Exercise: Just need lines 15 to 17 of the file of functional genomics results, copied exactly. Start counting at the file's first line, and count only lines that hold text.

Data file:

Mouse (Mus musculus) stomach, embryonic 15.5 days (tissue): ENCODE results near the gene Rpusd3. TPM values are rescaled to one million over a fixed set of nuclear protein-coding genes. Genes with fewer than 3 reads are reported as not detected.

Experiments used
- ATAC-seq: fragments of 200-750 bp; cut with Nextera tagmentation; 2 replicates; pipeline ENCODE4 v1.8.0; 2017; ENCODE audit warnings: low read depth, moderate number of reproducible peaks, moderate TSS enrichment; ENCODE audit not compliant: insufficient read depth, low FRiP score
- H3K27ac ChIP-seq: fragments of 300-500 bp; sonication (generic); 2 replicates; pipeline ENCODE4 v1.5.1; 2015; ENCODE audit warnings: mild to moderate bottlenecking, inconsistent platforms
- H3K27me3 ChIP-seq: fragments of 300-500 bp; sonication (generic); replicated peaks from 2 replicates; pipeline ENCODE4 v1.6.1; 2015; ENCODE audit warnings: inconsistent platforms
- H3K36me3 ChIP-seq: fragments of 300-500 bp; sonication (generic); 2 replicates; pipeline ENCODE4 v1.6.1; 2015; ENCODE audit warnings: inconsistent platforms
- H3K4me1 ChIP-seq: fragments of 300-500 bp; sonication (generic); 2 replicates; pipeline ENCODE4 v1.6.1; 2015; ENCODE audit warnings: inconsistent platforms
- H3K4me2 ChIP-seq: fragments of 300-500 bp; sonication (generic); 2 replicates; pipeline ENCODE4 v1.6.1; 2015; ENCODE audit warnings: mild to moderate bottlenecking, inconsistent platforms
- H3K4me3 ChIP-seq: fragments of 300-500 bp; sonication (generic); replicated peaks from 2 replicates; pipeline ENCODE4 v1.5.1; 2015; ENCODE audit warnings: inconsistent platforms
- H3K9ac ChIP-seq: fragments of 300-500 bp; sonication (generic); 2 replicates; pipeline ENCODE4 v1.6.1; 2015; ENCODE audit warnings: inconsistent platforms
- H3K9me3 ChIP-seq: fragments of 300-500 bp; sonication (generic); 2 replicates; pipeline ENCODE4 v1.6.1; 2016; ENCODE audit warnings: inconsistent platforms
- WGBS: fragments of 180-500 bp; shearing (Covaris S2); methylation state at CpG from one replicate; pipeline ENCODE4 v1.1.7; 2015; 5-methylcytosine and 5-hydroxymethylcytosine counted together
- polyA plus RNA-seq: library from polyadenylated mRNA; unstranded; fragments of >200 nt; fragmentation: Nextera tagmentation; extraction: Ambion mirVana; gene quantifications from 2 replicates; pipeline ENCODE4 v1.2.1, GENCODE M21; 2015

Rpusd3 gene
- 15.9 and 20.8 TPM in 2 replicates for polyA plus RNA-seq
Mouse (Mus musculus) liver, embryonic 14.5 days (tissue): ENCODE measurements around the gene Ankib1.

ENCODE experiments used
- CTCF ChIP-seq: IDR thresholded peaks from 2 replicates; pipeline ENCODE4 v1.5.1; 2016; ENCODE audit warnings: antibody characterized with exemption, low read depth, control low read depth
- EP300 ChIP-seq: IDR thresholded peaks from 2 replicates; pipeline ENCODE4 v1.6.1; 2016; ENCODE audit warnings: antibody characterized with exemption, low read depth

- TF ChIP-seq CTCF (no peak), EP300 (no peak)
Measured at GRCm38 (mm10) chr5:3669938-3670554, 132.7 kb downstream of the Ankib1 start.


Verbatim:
- 15.9 and 20.8 TPM in 2 replicates for polyA plus RNA-seq
Mouse (Mus musculus) liver, embryonic 14.5 days (tissue): ENCODE measurements around the gene Ankib1.

ENCODE experiments used